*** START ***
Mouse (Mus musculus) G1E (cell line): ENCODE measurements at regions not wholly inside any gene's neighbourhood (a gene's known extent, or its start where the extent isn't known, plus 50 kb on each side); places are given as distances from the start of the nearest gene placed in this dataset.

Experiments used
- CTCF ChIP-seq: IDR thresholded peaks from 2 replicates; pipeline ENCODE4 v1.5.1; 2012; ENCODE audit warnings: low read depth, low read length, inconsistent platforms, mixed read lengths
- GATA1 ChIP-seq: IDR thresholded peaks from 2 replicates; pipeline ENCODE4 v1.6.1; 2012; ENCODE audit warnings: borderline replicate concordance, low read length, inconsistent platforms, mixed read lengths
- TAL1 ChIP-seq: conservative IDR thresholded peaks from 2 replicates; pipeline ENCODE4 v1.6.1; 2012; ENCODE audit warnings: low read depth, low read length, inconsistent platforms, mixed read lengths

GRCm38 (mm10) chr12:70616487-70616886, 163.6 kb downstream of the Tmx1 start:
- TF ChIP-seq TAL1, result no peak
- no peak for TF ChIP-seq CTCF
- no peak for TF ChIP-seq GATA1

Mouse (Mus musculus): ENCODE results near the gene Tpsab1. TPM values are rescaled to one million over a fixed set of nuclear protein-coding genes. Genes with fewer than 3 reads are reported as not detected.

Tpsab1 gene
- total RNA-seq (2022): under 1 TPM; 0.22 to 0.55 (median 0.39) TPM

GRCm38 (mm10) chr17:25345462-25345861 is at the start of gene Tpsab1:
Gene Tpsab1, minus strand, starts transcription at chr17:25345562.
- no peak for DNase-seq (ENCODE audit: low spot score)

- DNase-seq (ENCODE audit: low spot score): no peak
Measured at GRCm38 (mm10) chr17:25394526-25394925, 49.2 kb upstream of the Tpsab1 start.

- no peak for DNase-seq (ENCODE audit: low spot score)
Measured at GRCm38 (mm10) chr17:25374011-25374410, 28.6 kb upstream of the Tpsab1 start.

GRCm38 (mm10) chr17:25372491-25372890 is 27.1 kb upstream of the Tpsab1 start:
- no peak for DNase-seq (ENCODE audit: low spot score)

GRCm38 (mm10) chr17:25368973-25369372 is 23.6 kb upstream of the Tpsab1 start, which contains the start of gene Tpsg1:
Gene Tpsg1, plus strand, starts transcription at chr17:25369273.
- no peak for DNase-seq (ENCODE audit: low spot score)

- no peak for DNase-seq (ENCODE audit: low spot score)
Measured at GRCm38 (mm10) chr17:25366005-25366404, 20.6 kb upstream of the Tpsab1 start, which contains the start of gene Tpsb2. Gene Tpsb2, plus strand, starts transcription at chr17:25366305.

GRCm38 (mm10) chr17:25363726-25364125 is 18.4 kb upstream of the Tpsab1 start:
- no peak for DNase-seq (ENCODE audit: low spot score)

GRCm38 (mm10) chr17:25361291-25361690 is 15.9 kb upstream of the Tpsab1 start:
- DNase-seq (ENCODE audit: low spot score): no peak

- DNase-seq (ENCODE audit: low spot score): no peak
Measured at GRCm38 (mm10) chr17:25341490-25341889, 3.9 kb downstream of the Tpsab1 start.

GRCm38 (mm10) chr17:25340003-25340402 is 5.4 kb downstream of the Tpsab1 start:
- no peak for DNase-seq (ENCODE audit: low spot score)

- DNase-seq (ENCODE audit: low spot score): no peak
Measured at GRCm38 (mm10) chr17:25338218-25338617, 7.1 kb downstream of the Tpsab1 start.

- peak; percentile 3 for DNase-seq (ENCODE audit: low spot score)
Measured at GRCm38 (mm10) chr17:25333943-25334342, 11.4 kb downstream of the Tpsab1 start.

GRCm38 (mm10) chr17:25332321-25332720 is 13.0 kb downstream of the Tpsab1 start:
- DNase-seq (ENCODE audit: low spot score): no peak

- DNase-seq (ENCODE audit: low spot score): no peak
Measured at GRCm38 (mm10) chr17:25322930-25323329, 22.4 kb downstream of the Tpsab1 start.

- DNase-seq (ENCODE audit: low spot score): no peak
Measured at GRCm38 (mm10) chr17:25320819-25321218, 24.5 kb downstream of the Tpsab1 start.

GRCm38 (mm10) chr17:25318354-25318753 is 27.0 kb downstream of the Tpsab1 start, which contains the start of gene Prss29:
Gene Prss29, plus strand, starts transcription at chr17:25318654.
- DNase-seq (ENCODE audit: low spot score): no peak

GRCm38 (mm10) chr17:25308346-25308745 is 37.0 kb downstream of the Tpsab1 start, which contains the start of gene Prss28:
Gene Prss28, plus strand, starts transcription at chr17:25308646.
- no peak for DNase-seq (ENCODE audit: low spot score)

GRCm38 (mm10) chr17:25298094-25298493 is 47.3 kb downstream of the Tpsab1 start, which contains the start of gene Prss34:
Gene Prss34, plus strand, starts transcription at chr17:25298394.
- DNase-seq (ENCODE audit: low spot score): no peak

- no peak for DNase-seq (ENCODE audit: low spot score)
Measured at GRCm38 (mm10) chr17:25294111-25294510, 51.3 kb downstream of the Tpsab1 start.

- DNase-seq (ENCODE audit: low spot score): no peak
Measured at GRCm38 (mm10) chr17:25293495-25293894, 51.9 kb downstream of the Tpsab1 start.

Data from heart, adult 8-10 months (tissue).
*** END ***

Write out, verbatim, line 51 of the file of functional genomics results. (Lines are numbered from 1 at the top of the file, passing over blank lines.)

GRCm38 (mm10) chr17:25298094-25298493 is 47.3 kb downstream of the Tpsab1 start, which contains the start of gene Prss34: